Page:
Congress, which has long been so tied up in a partisan knot by right-wing extremists that it has been unable to move, suddenly sprang loose at the end of the year and put on a phenomenal show of acrobatic lawmaking.
In one big, bipartisan spending bill, our legislative gymnasts pulled off a breathtaking, flat-footed backflip for Wall Street, and then set a dizzying new height record for the amount of money deep-pocketed donors can give to the two major political parties. It was the best scratch-my-back performance you never saw. You and I didn’t see it – because it happened in secret.
The favor was huge – allowing Wall Street’s most reckless speculators to have their losses on risky derivative deals insured by us taxpayers. Yes, such losses were a central cause of the 2008 financial crash and subsequent unholy bank bailout, which lead to passage of the Dodd-Frank reform law, including a provision sparing taxpayers from covering future losses. But with one, compact, 85-line provision inserted deep inside the 1,600-page, trillion-dollar spending bill, Congress did a dazzling flip-flop on that regulation, putting us taxpayers back on the hook for the banksters’ high-risk speculation.
In this same spending bill, Congress also used its legislative athleticism to free rich donors (such as Wall Street bankers) from a limit of under $100,000 on the donation that any one of them can give to political parties.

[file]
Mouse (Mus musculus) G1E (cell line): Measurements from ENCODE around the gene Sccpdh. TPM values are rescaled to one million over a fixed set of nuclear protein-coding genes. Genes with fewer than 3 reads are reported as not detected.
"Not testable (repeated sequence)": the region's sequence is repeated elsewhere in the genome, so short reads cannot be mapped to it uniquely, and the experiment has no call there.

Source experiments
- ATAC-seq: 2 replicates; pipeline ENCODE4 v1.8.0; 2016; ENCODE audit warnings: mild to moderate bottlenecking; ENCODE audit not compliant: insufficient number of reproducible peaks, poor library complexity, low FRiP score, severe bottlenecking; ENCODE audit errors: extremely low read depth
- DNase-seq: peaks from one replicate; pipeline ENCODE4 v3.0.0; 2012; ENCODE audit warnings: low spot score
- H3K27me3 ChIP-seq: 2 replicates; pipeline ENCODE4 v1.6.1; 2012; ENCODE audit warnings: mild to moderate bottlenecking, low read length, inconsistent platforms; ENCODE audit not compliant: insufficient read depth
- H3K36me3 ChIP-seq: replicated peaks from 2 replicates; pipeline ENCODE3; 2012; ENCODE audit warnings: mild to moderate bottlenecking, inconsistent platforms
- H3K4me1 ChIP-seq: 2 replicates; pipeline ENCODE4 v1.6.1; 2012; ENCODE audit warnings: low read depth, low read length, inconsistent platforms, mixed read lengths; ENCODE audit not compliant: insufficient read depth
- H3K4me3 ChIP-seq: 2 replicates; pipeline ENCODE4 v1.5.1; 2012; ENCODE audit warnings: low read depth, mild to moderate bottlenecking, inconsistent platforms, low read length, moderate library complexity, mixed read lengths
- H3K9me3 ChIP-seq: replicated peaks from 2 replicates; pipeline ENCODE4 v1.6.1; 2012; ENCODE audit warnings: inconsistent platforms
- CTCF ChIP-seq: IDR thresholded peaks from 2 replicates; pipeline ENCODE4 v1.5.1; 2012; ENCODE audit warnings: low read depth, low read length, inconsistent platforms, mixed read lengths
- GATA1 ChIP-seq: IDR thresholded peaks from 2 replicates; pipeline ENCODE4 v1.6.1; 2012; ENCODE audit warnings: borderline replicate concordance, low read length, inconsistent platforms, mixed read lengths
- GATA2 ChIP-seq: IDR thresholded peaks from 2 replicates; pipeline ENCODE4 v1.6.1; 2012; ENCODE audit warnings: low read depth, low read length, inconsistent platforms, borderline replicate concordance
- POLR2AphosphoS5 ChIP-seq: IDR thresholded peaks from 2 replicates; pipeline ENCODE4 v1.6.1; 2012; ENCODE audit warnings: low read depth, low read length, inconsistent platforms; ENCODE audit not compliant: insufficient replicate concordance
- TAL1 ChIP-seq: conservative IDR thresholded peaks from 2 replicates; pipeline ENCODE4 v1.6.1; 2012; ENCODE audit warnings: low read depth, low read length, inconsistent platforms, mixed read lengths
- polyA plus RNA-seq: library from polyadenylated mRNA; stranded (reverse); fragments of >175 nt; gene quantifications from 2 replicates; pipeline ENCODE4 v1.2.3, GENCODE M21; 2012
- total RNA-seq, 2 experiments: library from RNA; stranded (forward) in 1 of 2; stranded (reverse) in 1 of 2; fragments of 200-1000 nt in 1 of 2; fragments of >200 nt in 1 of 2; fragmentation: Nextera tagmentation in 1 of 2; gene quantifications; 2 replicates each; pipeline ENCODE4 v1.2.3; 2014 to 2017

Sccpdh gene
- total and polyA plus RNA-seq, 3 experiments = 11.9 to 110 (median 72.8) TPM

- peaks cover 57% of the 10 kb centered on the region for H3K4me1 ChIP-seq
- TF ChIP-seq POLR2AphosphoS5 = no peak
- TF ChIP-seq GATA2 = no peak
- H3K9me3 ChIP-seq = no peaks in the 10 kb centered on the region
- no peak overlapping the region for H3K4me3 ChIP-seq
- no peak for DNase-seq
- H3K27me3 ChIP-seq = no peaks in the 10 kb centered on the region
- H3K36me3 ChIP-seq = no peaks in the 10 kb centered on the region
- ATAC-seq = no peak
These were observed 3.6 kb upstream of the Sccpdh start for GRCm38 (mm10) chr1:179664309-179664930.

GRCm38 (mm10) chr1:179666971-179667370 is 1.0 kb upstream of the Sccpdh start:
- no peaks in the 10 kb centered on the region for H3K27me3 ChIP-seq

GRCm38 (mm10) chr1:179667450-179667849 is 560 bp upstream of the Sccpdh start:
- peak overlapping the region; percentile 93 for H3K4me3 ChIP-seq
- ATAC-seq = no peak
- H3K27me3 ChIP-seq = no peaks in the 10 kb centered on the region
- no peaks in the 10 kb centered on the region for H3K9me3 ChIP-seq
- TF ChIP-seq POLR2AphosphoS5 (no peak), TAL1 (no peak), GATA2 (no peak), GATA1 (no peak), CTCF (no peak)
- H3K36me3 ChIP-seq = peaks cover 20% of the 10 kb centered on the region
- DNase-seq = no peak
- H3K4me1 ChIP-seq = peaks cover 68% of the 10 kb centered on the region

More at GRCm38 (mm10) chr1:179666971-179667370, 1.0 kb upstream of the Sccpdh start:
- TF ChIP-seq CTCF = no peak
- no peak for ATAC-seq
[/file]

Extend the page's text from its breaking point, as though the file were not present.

In a spectacular gravity-defying stunt, lawmakers flung the limit on these donations to a record-setting 15 times higher than before. So now bankers who are grateful to either party for being able to make a killing on taxpayer-backed deals can give $1.5 million dollars each to the parties.
Perhaps you recall from your high school civics class that neat, one-page flow chart showing the perfectly logical, beautifully democratic process that Congress must go through to pass our laws.
What a bunch of kidders those chart makers were! To see how the sausage is really made, let’s take a look at that trillion-dollar budget bill that Congress squeezed out just before Christmas.
It was crammed with special corporate favors, such as: reinstating a Bush rule allowing mining giants to explode the tops off ancient Appalachian mountains and then bulldoze the rubble down into the valley below destroying pristine mountain streams; another letting long-haul trucking outfits require their drivers to be on the road more than 11 hours a day and up to 82 hours per week, filling our highways with highballing, sleep-deprived truckers; and cutting $60 billion from the Environmental Protection Agency, freeing up polluters to go unpunished for polluting.